CHS Open House: The Iliad and the Greek Bronze Age, with Casey Dué

We are pleased to welcome Casey Dué for the first in our series of CHS Open House sessions for fall 2015. The discussion, on the Iliad and the Greek Bronze Age, will take place on Thursday, September 10, at 2 p.m. EDT.
She introduces the topic as follows:

How old is the Iliad? The Trojan War has traditionally been dated since antiquity to about 1250 BCE, and the Iliad is usually dated five hundred years or more after that, but there are hints in the linguistic and archaeological record that something like our Iliad was being composed and performed centuries even before 1250. In this Open House I will discuss what some of that evidence is and offer some general thoughts on what the implications are for our understanding of the “Homeric Question.”

To watch the event live, simply tune in to this blog post at the appropriate time. To participate in the live Q&A, please visit the associated event page on Google+ here.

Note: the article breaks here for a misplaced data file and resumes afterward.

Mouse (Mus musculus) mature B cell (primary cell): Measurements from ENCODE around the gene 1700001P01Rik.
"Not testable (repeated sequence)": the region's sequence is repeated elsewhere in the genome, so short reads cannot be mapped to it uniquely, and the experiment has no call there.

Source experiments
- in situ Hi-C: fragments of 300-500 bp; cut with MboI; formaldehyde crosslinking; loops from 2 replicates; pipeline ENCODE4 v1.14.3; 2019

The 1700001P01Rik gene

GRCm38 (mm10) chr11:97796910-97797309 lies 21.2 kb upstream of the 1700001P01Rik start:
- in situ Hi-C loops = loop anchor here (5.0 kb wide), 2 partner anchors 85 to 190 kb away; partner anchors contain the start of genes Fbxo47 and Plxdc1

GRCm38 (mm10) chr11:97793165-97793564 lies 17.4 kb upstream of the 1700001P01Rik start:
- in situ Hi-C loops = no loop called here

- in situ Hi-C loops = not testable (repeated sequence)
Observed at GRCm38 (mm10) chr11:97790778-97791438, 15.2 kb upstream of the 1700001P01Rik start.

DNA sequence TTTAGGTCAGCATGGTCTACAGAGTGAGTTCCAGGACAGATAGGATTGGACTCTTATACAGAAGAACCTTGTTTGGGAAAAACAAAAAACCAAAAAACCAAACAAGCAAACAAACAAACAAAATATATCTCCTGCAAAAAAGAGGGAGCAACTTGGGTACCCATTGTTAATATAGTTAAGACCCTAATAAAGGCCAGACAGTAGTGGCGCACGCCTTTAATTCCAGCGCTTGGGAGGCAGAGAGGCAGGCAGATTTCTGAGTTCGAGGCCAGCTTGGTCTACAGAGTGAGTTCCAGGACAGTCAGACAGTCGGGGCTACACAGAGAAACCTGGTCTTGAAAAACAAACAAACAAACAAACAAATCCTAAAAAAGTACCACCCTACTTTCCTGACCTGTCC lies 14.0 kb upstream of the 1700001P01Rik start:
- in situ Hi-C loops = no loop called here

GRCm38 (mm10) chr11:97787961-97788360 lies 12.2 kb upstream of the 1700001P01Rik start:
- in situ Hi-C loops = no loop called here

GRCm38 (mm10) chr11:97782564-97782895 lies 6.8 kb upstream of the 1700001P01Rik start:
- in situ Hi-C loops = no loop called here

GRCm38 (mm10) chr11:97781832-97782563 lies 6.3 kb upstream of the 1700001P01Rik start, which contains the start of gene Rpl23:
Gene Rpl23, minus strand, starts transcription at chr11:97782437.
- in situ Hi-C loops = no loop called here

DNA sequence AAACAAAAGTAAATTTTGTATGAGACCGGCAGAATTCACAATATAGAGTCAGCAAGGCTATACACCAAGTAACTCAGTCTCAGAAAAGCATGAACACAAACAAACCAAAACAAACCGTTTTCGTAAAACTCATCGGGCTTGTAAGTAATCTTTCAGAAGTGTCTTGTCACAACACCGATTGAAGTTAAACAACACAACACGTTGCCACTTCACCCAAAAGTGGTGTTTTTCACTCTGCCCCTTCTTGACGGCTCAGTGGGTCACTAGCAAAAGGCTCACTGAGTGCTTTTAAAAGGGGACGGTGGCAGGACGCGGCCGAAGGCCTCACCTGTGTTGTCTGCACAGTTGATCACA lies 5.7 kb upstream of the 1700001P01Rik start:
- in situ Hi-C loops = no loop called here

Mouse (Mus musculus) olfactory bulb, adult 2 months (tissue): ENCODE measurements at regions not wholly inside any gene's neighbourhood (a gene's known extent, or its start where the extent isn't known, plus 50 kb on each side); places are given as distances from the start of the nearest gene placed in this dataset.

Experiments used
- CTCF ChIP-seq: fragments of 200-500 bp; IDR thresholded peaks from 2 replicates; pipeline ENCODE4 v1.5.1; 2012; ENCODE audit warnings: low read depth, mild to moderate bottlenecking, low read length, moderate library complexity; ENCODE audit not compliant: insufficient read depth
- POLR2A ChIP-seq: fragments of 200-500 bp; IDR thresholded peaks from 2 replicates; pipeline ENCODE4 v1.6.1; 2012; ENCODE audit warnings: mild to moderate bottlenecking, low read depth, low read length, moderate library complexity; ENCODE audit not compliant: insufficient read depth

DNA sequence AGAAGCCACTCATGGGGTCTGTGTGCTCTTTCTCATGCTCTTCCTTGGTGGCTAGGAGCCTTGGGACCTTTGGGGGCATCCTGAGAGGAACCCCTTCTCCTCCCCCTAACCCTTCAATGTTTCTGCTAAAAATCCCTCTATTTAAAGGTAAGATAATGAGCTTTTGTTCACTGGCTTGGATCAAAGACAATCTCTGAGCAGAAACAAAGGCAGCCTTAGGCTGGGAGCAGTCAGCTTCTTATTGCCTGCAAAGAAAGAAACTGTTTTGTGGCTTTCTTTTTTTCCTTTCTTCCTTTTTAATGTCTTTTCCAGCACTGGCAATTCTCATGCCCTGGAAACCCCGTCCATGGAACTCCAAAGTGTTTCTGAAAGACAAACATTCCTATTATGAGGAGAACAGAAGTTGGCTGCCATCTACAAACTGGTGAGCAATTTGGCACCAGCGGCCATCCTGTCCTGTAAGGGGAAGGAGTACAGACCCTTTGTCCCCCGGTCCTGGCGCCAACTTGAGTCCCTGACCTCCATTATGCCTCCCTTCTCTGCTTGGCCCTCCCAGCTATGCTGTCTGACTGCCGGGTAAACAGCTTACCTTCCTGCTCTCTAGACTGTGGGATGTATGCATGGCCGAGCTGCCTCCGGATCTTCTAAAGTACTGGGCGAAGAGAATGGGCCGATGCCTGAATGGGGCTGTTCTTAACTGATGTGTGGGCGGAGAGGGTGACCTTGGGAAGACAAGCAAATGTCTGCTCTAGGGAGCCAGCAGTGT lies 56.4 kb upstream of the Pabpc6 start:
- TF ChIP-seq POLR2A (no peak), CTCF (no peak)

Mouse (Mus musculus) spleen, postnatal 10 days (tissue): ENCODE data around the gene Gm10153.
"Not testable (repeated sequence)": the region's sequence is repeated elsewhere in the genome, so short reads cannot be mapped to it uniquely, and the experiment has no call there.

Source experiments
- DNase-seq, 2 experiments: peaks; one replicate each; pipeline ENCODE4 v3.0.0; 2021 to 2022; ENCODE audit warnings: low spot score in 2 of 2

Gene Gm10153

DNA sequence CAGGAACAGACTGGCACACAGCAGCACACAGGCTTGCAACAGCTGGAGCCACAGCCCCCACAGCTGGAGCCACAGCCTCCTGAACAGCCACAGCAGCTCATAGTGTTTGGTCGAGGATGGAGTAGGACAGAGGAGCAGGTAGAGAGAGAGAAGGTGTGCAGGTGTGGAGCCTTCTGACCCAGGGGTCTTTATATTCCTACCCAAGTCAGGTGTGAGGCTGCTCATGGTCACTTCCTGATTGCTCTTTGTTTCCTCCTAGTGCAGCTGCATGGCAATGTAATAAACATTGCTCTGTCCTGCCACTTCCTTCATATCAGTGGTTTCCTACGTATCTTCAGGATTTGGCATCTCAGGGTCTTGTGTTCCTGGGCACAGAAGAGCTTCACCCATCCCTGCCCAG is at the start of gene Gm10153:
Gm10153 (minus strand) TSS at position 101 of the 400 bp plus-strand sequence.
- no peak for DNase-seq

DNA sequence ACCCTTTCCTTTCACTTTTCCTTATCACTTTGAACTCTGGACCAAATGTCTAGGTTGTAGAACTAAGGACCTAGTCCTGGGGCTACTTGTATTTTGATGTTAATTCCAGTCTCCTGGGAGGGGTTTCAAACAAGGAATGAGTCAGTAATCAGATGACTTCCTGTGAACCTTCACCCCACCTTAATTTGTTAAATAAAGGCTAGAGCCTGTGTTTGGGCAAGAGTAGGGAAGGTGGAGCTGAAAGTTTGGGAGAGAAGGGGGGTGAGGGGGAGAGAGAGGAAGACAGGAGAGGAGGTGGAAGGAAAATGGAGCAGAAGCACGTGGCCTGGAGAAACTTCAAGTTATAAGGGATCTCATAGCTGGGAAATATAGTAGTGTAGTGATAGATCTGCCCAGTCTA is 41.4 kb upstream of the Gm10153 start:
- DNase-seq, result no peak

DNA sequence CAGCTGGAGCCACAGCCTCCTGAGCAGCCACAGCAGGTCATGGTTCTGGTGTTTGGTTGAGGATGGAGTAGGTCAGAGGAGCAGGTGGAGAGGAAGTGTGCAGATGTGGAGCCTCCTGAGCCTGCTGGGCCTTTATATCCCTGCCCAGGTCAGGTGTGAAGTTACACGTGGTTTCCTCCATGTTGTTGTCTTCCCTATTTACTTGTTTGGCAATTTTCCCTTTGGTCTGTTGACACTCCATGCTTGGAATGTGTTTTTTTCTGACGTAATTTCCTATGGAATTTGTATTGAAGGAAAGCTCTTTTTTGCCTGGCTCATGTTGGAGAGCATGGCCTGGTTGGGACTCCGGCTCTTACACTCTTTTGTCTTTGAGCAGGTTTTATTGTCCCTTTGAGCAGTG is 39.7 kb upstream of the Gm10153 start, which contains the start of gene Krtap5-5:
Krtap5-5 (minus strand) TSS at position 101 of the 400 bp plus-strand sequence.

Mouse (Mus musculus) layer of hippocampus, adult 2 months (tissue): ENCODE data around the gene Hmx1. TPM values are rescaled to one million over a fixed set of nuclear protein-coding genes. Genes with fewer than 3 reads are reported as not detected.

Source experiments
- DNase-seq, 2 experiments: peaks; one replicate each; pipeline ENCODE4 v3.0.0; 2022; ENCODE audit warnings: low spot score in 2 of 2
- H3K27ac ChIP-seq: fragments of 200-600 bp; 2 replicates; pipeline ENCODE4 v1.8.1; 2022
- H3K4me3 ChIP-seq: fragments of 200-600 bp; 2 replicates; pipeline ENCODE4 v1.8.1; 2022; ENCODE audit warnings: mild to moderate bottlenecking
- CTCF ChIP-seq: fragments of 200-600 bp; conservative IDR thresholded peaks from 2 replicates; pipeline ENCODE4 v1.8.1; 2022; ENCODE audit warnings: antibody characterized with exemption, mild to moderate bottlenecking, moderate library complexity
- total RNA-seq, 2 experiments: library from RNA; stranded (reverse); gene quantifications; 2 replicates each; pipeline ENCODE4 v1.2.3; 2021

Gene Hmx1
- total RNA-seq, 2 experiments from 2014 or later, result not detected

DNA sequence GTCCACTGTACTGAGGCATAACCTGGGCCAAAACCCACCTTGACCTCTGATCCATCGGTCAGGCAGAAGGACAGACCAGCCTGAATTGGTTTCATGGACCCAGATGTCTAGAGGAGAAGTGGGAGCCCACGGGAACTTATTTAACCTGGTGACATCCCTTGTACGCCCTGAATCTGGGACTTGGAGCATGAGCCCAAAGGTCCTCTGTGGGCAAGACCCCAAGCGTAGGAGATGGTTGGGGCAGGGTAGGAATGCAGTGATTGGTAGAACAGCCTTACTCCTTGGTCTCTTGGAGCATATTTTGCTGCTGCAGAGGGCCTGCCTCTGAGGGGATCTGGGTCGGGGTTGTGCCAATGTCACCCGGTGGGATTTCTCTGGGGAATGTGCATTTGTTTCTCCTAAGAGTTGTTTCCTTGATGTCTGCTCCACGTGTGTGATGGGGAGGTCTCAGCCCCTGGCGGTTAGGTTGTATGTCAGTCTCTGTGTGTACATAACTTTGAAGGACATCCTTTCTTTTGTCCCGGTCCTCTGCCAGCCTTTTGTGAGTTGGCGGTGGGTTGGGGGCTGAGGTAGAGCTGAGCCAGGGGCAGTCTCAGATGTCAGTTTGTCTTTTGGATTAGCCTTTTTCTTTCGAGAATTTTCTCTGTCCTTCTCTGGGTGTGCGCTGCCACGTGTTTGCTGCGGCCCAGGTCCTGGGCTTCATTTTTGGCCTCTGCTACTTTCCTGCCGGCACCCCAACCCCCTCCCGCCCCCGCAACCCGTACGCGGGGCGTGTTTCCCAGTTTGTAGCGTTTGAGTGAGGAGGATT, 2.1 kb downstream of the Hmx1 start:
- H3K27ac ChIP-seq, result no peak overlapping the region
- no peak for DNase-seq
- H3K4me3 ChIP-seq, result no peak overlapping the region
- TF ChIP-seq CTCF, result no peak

The webcast will be recorded and available for later viewing via the video frame below. View the list of forthcoming events and access a complete list of videos featuring previous Visiting Scholars on the Scholars page here at Hour 25.
Members of Hour 25 can start and continue the conversation associated with this event in this Forum thread.

Casey Dué will be primarily drawing on the following three articles for the discussion, although it is not necessary to read them prior to the event:

  • S. Morris, “A Tale of Two Cities: The Miniature Frescoes from Thera and the Origins of Greek Poetry.”American Journal of Archaeology 93 (1989)
  • E. S. Sherratt, “‘Reading the Texts’: Archaeology and the Homeric Question.” Antiquity 64 (1990)
  • Watkins, C. “The basic formula and the announcement of death.” How to Kill a Dragon: Aspects of Indo-European Poetics. New York, 1995

Also relevant is:

Casey Dué
Casey Dué is an associate professor of Classical Studies at the University of Houston. She holds a B.A. in Classics from Brown University, and an M.A. and Ph.D in Classical Philology from Harvard University. Her teaching and research interests include ancient Greek oral traditions, Homeric poetry, Greek tragedy, and textual criticism.
Photo credit: Olga Levaniouk: Lion Gate, Mycenae